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Increasing heavy traffic on Interstate 5, and the suggested solution of building a bigger freeway, reminds us of the uncomfortable truth that economic growth equals environmental destruction. Urban planners have realized for decades that expanding roadways is not a solution to congestion, but instead the route to bigger congestion.

Reducing the use of motor vehicles is a real solution. But it is difficult to persuade people to change undesirable behavior while increasing accommodations for it.

The defining issue for several terms on the Corvallis City Council was parking problems created by the rapid expansion of Oregon State University and other “economic growth” in our city. Free parking on neighborhood streets and inadequate alternative transportation made driving to OSU the easiest solution for most students and faculty. Proposals for making operation of motor vehicles expensive and inconvenient were vigorously rejected by other councilors and citizens. As were suggestions to slow ”economic growth.”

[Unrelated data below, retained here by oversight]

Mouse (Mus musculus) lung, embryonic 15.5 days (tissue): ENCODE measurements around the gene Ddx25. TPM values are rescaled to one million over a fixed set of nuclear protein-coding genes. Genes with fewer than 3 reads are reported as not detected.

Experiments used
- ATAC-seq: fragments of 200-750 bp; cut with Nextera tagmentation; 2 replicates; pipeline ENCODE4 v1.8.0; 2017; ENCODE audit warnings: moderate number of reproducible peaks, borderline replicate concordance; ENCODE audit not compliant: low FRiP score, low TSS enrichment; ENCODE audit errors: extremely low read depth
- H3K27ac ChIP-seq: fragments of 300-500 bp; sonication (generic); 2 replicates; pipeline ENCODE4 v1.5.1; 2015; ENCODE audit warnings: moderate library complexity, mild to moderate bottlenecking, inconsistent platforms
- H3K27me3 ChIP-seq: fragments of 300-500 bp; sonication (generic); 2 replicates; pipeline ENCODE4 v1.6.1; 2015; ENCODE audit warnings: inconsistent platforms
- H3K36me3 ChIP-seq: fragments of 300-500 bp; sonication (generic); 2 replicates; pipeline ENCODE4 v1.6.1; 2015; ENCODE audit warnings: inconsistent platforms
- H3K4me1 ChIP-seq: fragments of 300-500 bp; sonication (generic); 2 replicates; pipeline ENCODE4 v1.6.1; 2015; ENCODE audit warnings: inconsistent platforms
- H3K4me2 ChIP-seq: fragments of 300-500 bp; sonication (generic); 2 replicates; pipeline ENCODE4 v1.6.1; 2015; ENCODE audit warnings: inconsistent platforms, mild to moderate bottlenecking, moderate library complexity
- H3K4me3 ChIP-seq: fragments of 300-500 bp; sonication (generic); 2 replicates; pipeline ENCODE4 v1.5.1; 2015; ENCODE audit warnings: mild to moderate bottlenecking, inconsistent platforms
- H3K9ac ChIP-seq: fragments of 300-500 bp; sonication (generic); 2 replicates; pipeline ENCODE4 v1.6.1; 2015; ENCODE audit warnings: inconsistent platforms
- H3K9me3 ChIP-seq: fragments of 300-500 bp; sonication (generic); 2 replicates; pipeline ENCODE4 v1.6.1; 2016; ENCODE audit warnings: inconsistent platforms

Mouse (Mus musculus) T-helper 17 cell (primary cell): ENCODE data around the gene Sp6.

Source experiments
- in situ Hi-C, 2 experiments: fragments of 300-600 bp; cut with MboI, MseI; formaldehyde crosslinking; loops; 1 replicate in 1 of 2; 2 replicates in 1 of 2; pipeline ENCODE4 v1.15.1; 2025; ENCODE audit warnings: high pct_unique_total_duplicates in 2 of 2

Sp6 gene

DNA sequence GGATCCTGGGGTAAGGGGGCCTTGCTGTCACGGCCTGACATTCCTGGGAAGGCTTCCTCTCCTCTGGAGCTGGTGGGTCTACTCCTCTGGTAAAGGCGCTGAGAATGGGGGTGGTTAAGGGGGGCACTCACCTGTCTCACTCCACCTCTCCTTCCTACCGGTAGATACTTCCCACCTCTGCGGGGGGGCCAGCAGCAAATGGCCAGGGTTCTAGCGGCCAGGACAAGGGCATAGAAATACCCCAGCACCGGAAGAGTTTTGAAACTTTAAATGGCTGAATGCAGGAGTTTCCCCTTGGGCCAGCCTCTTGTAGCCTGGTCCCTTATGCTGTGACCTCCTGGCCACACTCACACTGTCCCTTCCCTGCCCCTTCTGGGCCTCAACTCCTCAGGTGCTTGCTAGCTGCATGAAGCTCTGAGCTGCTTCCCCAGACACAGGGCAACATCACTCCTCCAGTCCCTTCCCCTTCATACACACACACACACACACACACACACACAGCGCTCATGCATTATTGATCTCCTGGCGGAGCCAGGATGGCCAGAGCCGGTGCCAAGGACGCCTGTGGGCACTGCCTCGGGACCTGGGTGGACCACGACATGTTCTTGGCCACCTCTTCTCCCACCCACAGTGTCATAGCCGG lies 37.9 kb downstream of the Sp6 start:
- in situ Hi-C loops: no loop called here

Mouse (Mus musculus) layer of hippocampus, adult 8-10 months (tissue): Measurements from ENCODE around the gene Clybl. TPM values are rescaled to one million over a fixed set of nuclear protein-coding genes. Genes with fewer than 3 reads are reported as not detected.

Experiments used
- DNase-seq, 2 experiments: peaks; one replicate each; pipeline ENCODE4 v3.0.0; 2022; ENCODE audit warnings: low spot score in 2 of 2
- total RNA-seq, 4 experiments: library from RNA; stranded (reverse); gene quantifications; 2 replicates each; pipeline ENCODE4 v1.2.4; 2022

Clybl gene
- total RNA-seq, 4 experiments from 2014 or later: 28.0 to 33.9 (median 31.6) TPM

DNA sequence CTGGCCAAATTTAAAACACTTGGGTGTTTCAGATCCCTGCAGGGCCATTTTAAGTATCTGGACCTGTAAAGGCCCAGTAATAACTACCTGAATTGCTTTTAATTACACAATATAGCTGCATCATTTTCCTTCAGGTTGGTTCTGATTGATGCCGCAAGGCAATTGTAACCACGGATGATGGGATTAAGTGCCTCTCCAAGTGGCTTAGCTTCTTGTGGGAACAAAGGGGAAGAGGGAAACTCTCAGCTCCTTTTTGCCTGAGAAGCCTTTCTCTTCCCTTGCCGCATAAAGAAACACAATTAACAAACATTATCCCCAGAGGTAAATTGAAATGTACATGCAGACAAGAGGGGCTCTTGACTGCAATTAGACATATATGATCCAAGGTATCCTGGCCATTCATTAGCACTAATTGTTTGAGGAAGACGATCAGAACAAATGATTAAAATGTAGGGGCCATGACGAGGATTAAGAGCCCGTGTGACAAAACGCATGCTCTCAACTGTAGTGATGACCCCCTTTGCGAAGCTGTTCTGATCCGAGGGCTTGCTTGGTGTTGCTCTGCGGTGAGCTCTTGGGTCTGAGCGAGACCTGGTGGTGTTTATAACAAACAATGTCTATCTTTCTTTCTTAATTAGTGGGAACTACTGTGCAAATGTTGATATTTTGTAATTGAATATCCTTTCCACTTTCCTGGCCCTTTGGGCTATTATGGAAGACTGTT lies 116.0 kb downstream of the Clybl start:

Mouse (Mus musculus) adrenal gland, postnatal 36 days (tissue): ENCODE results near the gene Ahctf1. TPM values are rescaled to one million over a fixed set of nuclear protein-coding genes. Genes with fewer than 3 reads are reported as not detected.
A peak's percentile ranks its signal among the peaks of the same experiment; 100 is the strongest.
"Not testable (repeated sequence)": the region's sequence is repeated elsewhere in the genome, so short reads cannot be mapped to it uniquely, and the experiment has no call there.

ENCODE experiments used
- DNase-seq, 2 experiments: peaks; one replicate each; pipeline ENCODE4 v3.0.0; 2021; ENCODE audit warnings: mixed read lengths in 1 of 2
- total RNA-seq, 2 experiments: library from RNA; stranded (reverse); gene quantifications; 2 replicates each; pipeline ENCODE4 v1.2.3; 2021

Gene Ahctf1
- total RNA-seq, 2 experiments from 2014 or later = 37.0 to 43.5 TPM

We pretend to seek solutions to global climate change, but we keep doing more of what created the problem. We need a vision for a future of living within the carrying capacity of our ecosystem. Our technology must be turned toward efficient use of resources rather than more rapid depletion of a dwindling supply. Public policy needs to stop accommodating the addiction to fossil fuels. A substantial fee for carbon emissions is a necessary tool for convincing producers and consumers to find more efficient solutions to their economic needs.

Mike Beilstein

Corvallis (Sept. 5)

The writer is the Pacific Green candidate for the U.S. House of Representatives in the 4th Congressional District.

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